Again, as I’m shooting, I’m mentally ticking off the goals. A new goal came to mind when I saw a child running. I wanted to capture the moment of the child in the middle of the run. This was a bonus and added a bit more life to the image.
How to Increase your chances of making great photos
It should be getting clear that setting the right goals is a big step to great photos. To set the right goals, it’s important to identify what it is you aim to communicate. What’s the story? What’s the mood? What's the atmosphere? In some cases, you might want to communicate one of these things more than others. In other cases, you might want to communicate all of them at once.
Your intentions should be clear to you. You need to be purposeful and conscious of what you are doing. Very, very rarely does leaving things to chance produce an amazing image.
So, know what you want to communicate. Set your goals to achieve this. Be intentional and purposeful about them. Find the angles. Wait for the moment. Take advantage of a lighting situation. Etc.
A fluid process
Life would be simple if everything always went to plan. But, travel/documentary photography, or photography of real life is a fluid thing. When you’re not setting up a shoot, you’re at the mercy of your circumstances.
An important ingredient to getting great photos in travel photography is the ability to adapt. The story behind the following photo is a good example of this.
A drive through the desert in Mauritania led me to a group of nomads. I thought they were family. They were transporting water containers with donkeys through a small sandstorm. Epic scene. As soon as I saw it, I instantly set goals for myself.
- Show the sandstorm, the tough climate.
- Communicate the feel of discomfort caused by the sandstorm.
- Show humans and animals battling through rough conditions.
- Portray human–animal relationship/dependency.
I asked the man if I could take a photo. I could. But, he asked if I’d be able to take him, his son and some water containers to his home. It turned out that the group wasn’t his family. He was simply using their donkeys for transportation.
I agreed. However, unexpectedly, some of my goals went out the window. The group split up. The man quickly unloaded the water containers, grabbed his son and started to walk towards my car. A totally different scenario from what I anticipated. I needed to quickly adapt – to reset some of my goals.
- I could no longer show anything to do with animals, but I could still show the sandstorm and the tough climate.
- The feel of discomfort could still be communicated too. The boy is looking down to avoid the sand blowing into his eyes. The turban of the father is moving with the wind.
- It’s visible that there’s sand in the air. It was clear that here were humans battling through rough conditions.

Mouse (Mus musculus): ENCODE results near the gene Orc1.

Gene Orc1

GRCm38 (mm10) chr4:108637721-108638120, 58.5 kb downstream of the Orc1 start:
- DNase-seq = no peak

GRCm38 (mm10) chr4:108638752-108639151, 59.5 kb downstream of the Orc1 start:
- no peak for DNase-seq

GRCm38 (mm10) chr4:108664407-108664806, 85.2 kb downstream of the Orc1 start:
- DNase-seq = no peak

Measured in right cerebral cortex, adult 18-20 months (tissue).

- Instead of the human–animal relationship, I could show the bond of a father and son, as they faced the elements.
You see, some of the key elements remained. But, I had to adapt and to reset some of my goals on the go. If I didn't, I'd probably just end up frustrated and empty-handed. As I've said, when you're dealing with real life – you're at the mercy of your circumstances. You need to be fluid, flexible, ready to adapt and to reset your goals.
How to improve your goal-setting
Since setting the right goals is often the key to a great image, can you improve your ability to do this? Absolutely – with experience and a deeper level of understanding. Experience and level of understanding that comes from shooting is one thing, but that’s not the only way.
Experience and understanding can also come from looking at photos. Even more so, from closely analysing them. I do it all the time. I look at my own photos and analyse what I did right and wrong. I also look at the photos of my favourite photographers, and I analyse them too.
The importance of learning from the work of others is why I’ve created the course I've been talking about. In it I show you my photos and I analyse them in great depth in front of you. Every little detail and decision is explained.
Even if you don't do the course, make a habit of closely looking at the work you like. But, look at it with a critical eye. Try to figure out what the photographer aimed to achieve, based on what you see and feel in the image.
Goals during a travel photography shoot are very important. When you gain the experience and develop a deep level of understanding, you know the right goals to set. If things change, you’re capable of resetting those goals and adapting, to still make the most of a situation. Ideally, you want to accumulate enough in the knowledge bank to handle as many of different situations as possible.
Ultimately, setting and resetting goals effectively means that you can communicate better through your photos. Those images that communicate something strongly are usually the ones which we remember. They're often the ones which we consider strong, great, even amazing.